The course focuses on the strategic management of new products and the new product development process. It aims to provide a thorough understanding of the steps involved in bringing a new product (or service) successfully from idea to launch; to develop the concepts, issues and decisions involved in new product development; and to examine techniques and analytical models designed to assess new product readiness. The course lays out the Stage-GateTM process for managing the development of new products and outlines the process ingredients that are critical in improving the probability of success in new product development. Techniques for managing a firm’s new product portfolio and for developing a firm’s new product strategy are addressed along with ideation techniques and market research methods used to incorporate the perspective of the relevant consumer in product definition, design and positioning. Models available to analyze/evaluate opportunities and the innovation diffusion process are explored and utilized in case applications. Teaching includes lectures, class discussions, and case analyses. The overall focus is on applied, practical decision-making and the skills and tools involved. This decision orientation is challenging and can be time-intensive. Students are required to work in teams to create an idea for a product or service that is worthy as a new business venture, in the process implementing the new product development process as taught in the course. Elective (Quarter Four)
MBA-MKTG 536: Global Marketing
This course recognizes the cultural differences and related implications for marketing strategy and tactics. An understanding is developed of the pros and cons of international trade, learning how to assess and target countries/markets, understanding the intricacies of organizing and managing cross-cultural teams in a global market, as well as developing strategy and marketing plans to enter country markets. In addition, contemporary trends in sustainable marketing business practices are examined and critically evaluated. Elective (Quarter Four)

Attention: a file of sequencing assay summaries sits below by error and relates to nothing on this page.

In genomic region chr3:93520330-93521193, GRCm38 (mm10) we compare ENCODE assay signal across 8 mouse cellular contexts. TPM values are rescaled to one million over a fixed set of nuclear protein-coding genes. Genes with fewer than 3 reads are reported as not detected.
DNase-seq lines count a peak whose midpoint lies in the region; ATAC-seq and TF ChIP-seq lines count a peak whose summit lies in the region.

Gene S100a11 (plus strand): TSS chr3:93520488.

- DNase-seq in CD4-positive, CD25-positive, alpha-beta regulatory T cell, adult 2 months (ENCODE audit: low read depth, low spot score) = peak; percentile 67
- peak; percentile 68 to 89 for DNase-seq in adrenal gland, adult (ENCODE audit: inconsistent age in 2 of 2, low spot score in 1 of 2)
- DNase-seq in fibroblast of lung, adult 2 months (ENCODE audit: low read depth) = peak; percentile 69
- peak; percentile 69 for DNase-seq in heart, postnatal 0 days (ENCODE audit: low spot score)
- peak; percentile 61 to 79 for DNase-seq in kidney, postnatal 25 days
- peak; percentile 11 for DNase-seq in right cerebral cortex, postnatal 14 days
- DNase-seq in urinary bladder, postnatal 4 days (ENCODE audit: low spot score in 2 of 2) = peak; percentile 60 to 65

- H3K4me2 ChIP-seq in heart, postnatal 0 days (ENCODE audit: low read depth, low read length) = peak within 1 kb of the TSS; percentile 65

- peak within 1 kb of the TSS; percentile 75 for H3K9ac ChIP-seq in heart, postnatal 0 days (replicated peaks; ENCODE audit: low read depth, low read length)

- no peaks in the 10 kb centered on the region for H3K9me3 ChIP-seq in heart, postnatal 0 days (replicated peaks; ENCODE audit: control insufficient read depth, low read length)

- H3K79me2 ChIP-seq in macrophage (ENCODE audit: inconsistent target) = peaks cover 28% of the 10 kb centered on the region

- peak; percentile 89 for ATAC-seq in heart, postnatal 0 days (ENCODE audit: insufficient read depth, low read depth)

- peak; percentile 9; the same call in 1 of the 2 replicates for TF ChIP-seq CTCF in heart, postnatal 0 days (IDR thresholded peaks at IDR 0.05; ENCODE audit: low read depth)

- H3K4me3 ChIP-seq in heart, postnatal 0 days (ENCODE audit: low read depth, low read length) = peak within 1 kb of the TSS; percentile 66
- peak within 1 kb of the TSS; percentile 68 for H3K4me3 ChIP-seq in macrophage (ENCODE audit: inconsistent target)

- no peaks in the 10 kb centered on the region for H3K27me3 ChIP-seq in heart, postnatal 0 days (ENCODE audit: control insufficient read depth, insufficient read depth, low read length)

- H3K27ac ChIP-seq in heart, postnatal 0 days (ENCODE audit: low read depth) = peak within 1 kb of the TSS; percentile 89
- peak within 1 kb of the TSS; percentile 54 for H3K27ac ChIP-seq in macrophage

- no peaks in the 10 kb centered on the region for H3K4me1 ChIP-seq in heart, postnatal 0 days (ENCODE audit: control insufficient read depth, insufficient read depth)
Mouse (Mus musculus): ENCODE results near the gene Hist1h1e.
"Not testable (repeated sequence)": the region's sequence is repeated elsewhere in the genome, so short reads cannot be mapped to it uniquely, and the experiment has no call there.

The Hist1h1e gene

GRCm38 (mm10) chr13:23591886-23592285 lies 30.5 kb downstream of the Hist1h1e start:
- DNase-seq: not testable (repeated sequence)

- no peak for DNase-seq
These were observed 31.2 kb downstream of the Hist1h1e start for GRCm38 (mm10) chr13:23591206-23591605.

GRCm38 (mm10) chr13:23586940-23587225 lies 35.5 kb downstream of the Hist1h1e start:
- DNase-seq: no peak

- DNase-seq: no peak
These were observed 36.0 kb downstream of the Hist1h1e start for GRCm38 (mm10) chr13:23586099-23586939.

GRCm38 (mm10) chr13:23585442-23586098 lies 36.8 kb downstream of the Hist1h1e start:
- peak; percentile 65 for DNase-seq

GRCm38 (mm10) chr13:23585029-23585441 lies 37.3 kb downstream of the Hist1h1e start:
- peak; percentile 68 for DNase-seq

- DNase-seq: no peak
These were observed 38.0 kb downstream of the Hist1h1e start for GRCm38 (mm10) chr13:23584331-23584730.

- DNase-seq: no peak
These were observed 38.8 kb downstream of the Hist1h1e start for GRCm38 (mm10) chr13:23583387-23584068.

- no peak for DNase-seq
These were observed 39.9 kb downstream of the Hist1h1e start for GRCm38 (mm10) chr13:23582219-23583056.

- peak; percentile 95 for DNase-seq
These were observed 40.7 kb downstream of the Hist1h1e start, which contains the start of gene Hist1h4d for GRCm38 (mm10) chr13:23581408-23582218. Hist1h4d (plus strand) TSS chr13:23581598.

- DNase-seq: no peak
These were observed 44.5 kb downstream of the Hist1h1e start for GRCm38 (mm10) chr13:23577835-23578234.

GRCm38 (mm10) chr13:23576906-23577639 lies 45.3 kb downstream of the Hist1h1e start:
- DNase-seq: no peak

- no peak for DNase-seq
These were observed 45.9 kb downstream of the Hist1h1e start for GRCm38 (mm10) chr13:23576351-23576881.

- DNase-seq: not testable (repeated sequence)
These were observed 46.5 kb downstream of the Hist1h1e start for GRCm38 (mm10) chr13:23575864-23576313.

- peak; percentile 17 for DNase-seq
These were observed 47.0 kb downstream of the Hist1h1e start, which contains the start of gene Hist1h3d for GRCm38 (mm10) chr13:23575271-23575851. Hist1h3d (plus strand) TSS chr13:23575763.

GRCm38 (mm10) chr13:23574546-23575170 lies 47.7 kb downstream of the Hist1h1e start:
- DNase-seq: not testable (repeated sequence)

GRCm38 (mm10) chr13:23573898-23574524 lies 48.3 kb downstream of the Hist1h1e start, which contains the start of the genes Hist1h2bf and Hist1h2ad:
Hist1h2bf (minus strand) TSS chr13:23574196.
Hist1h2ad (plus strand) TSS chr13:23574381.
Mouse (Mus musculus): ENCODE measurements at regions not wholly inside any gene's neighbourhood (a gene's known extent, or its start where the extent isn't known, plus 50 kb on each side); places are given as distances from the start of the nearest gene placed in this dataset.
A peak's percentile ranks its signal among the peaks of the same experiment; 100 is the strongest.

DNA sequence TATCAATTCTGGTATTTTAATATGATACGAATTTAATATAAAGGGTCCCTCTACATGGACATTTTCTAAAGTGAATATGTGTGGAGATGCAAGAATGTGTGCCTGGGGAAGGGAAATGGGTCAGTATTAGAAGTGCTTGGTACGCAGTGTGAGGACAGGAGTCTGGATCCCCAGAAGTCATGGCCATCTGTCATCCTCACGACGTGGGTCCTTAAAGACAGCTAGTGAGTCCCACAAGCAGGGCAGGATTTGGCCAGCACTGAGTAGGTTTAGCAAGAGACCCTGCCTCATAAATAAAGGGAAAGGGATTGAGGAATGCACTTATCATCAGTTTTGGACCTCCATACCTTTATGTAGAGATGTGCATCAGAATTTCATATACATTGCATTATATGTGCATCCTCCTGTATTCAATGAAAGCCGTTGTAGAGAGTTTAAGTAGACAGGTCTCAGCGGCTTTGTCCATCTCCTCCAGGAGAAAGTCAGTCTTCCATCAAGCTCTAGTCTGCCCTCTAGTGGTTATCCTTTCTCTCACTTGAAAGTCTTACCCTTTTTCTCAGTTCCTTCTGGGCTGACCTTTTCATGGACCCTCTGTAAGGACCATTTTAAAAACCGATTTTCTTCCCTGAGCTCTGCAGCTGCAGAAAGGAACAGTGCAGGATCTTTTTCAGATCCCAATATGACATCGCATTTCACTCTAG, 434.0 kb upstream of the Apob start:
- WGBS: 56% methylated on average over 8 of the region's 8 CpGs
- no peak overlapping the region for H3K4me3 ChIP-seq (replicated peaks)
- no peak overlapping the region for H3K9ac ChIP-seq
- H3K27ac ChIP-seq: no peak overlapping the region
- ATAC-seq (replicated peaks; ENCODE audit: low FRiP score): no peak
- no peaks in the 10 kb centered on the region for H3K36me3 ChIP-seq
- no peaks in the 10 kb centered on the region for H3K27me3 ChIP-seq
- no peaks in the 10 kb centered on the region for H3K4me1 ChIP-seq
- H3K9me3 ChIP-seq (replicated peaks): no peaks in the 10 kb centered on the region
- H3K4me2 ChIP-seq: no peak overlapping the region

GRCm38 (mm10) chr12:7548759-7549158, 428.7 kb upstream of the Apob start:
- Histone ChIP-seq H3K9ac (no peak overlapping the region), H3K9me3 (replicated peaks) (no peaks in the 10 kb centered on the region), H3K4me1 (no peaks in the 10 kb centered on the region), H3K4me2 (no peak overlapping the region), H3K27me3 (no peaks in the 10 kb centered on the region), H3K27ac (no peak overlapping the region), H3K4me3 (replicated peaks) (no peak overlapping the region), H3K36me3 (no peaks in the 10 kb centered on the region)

MBA-MKTG 539: Market Research
Marketing managers depend on the availability of timely and accurate market information to reduce risk in decision-making. This course explores the methods and techniques of securing information essential to the efficient solution of marketing problems. This course includes topics such as qualitative and quantitative market research techniques, electronic and traditional formats, sampling and data collection procedure, demand forecasting, product search and test marketing. Elective (Quarter Four)
MBA-MKTG 540: Branding in the New Digital Era
Today you can build powerful, enduring brands by integrating classic brand positioning concepts with 21st century digital strategies, tools, and practices. The course will present new ways to uncover, communicate, and evolve brand position, embed branding in organizational culture, and collaborate with brand community. In addition, the concept of Marketing 2.0 will also be explored. Elective (Quarter Four)
MBA-MKTG 541: Strategic Brand Management
Branding is a hot topic. Companies, countries, and even individuals are concerned about their “brand”. They all need to understand the financial value of their brand and its products; manage brands strategically; and deliver implementations to customers that are relevant, differentiated and powerful to build an emotional bond and loyalty. The course focuses primarily on three topics: brand strategy and valuation; visual identity and experiential branding; and organizational branding issues. Students will learn to combine analytical and strategic thinking with the creative development of ideas and their implementation; they will be exposed to branding case studies, successful and some not so much — and some unsuccessful — so they learn what to do and not to do in their own job. Students will learn about frameworks and concepts and be equipped with methodologies and tools to manage a branding project. Elective (Quarter Four)
MBA-FIN 540: Corporate Finance
This course provides an introduction to the interpretation of financial information. It adopts the decision-maker’s perspective, emphasizing the interplay between publicly available accounting data and proprietary information on underlying economic values. Topics include valuations, capital restructuring, asymmetric information and incentive problems, bankruptcy, and elements of risk management. Required (Quarter Two)
MBA-FIN 541: Banking: Theory and Practice
The major focus of this course is in providing students with an understanding of the operating and regulatory environments of the banking industry. Topics include the financial statements of banks, measuring and evaluating the performance of banks, asset-liability management techniques, investment banking and real-world management actions of banking managers. Banking & Finance concentration requirement (Quarter Four)
MBA-FIN 542: Portfolio Analysis and Management
This course covers the elements of an “ideal” investment, the examination and testing of specific investment securities, and alternative approaches to the management of stock and fixed-income security portfolios. Topics include efficient capital markets, stock market analysis, derivative security analysis, swap contracts, convertible securities and professional asset management. Problems and cases are assigned for analysis. Elective (Quarter Four)
MBA-FIN 545: Financing New Ventures